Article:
DiNicola played down questions about Trump, showing little interest in investigating the president in the case of a Democratic takeover of the House. But he faulted Kelly for supporting the Trump-backed tax cuts of 2017.

“He voted for a tax bill that benefits primarily the wealthy and doesn't do enough for middle class and working class voters of western Pennsylvania," said DiNicola, echoing a common Democratic complaint. "So he's got his own accounting to do."

He described the race against Kelly with a boxing metaphor. “The nice thing about Mike Kelly is, he comes right in at you. You don’t have to go looking for him.”

Indeed, the race has been bitter. That was true at a bruising Oct. 8 debate, where DiNicola blasted Kelly’s environmental record and his votes to rescind the Affordable Care Act, popularly referred to as Obamacare.

"We need to bring down the profiteering of the insurance companies,” he said at one point. Instead, he said, Republicans like Kelly were “voting to marginalize, and eliminate coverage for pre-existing conditions."

“We have always kept pre-existing conditions in there,” Kelly shot back. “And Ron I'm going to watch your nose. If you keep talking this way, that nose is going the whole way out the back of this [room] -- if you could just stick to the truth, it'll make a big difference.”

On the debate stage and elsewhere, Kelly has blasted DiNicola for representing criminals, including Ruben Zuno Arce, who was convicted of involvement in the 1985 kidnapping and death of a DEA agent. DiNicola has countered that accused criminals are entitled to a defense.

Meanwhile, the Democratic Congressional Campaign Committee, which has targeted the district as a possible pick-up, has aired ads accusing Kelly of enriching himself while in office, in part by favoring a bill that preserved tax breaks for car dealers even as the 2017 tax bill reduced them for others. Fact checkers cast doubt on those claims, noting that financial disclosure forms showed Kelly’s wealth eroding during his time in office. And while Kelly did vote in favor of reforms that included the carve-out, there’s no evidence he had a role in crafting it.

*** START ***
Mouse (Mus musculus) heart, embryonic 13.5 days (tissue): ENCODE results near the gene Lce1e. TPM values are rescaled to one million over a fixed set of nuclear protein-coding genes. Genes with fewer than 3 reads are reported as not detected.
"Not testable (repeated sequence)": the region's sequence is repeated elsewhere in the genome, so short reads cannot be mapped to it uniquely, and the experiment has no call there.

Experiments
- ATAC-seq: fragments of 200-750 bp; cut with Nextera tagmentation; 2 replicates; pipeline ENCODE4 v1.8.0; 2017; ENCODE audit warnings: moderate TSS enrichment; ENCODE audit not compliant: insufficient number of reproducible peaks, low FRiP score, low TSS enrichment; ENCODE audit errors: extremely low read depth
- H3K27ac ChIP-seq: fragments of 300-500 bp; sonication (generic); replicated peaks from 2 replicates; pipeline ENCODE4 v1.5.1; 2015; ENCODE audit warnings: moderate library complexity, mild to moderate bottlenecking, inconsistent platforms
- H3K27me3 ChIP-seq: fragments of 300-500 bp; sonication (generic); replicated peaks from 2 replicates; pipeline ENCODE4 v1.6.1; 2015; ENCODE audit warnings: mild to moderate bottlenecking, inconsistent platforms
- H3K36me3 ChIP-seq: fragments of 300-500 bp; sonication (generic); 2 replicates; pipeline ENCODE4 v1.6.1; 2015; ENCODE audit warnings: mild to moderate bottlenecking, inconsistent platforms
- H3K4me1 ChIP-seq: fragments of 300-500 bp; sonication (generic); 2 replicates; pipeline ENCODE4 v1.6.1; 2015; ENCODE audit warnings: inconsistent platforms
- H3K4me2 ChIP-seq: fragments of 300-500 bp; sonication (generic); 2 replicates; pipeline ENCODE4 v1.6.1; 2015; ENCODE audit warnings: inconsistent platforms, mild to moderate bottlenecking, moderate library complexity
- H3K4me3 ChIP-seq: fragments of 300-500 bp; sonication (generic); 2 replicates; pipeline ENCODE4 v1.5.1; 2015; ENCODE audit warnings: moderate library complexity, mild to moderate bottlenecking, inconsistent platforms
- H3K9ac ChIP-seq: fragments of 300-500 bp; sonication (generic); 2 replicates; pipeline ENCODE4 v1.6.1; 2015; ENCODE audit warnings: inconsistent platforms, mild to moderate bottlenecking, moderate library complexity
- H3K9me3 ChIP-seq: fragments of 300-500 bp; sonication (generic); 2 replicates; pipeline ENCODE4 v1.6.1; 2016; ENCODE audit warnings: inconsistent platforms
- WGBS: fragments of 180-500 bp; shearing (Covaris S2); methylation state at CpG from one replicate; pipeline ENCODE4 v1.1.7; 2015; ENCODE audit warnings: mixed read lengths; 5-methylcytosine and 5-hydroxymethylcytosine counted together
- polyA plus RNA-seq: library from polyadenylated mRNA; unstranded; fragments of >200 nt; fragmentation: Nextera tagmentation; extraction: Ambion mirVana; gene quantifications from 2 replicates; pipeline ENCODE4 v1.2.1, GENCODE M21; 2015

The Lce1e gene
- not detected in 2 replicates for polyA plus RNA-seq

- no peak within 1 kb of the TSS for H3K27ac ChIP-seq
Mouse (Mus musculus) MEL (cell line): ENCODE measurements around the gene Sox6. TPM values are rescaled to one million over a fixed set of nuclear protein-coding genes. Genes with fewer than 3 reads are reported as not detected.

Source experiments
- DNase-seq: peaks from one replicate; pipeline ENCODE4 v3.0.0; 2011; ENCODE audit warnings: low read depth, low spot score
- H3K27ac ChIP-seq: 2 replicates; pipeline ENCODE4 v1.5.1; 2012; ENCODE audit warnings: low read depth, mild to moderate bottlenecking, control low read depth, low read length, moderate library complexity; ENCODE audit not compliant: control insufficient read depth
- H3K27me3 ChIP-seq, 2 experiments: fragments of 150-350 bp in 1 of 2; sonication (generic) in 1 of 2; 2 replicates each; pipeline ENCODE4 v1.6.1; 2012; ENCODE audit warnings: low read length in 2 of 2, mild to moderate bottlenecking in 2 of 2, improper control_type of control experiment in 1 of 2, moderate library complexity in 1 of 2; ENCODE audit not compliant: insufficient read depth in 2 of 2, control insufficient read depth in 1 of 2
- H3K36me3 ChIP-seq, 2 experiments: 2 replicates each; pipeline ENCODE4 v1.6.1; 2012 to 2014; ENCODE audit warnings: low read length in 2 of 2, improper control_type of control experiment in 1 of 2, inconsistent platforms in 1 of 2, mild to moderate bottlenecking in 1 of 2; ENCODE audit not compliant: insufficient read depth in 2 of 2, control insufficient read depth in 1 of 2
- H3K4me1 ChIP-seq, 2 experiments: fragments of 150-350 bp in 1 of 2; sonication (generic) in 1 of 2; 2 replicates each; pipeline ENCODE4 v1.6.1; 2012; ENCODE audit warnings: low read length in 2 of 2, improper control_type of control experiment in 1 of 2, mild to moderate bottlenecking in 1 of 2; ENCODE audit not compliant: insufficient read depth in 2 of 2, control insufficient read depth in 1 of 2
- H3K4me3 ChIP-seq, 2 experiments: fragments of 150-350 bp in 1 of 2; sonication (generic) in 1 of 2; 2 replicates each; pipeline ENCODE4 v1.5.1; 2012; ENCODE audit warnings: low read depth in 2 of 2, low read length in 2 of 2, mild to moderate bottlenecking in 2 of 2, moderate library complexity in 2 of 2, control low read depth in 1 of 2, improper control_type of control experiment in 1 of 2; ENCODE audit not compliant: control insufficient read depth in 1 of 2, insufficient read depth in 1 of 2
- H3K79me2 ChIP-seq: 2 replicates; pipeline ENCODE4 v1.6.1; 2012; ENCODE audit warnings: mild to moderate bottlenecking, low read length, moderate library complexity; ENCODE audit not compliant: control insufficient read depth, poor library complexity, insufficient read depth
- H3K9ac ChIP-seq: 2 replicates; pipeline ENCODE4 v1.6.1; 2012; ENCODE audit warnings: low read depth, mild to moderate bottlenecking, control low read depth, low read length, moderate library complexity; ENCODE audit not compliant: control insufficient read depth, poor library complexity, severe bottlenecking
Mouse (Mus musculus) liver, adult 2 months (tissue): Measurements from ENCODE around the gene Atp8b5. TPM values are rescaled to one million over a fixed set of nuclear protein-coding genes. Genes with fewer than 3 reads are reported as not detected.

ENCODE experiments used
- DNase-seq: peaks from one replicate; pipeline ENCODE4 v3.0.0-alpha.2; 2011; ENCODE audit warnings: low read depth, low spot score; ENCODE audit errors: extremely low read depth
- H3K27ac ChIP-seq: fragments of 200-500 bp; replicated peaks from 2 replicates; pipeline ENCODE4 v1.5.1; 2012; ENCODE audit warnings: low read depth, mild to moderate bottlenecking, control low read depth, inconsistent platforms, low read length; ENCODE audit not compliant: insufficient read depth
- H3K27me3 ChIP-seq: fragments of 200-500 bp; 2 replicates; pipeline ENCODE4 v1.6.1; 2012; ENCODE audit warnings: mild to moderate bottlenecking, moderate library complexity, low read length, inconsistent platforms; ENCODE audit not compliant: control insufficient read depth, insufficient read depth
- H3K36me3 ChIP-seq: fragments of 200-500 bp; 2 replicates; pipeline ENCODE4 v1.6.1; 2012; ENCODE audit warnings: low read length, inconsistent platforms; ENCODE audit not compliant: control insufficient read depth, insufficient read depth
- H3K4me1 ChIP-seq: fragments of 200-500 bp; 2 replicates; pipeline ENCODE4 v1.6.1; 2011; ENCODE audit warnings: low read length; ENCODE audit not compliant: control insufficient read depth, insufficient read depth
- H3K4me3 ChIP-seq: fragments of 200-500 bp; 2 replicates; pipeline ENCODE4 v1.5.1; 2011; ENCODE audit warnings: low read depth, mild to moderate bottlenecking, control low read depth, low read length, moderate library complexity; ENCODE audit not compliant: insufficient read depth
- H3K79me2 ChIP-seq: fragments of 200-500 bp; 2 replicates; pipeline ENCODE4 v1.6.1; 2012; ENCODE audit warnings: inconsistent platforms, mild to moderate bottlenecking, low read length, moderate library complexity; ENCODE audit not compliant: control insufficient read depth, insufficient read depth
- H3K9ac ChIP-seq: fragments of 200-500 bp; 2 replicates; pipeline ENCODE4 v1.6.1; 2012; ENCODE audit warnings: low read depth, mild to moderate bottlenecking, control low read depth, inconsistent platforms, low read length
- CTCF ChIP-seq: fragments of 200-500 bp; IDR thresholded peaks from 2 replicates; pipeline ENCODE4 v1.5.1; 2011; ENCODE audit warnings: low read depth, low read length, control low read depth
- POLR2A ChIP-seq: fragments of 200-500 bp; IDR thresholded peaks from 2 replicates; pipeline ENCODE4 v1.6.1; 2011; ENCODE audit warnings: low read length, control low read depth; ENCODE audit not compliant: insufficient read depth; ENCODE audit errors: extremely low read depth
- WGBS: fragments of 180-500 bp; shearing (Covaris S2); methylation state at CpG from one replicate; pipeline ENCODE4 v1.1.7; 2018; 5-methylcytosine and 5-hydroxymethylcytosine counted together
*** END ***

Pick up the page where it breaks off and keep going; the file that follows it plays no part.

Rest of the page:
Kelly himself has run afoul of fact checkers, including with his claim that DiNicola had committed a “four-Pinocchio” falsehood with his statements on pre-existing conditions. Independent experts warned that Republican efforts to overhaul the Affordable Care Act would have weakened rules to prevent insurers from hiking premiums on people with pre-existing conditions.

Polls show Kelly leading in polls by the mid-to-high single digits. But DiNicola has been a robust campaign fundraiser, and Bloeser, the political science professor, said the Democrat still has a chance. The key, Bloeser said, would be for DiNicola to run up the vote in the city of Erie and its environs, while being competitive with Kelly in Crawford County next door, where Meadville, the county seat, leans Democratic. That could offset Kelly’s advantages in areas like Butler and Mercer counties.

“Mike Kelly has some advantages that come with being an incumbent in a district that tends to lean Republican,” Bloeser said. “It's his race to lose right now, but by a very slight margin.”

Nearly three decades after leaving home for college, Chris Potter now lives four miles from the house he grew up in -- a testament either to the charm of the South Hills or to a simple lack of ambition. In the intervening years, Potter held a variety of jobs, including asbestos abatement engineer and ice-cream truck driver. He has also worked for a number of local media outlets, only some of which then went out of business. After serving as the editor of Pittsburgh City Paper for a decade, he covered politics and government at the Pittsburgh Post-Gazette. He has won some awards during the course of his quarter-century journalistic career, but then even a blind squirrel sometimes digs up an acorn.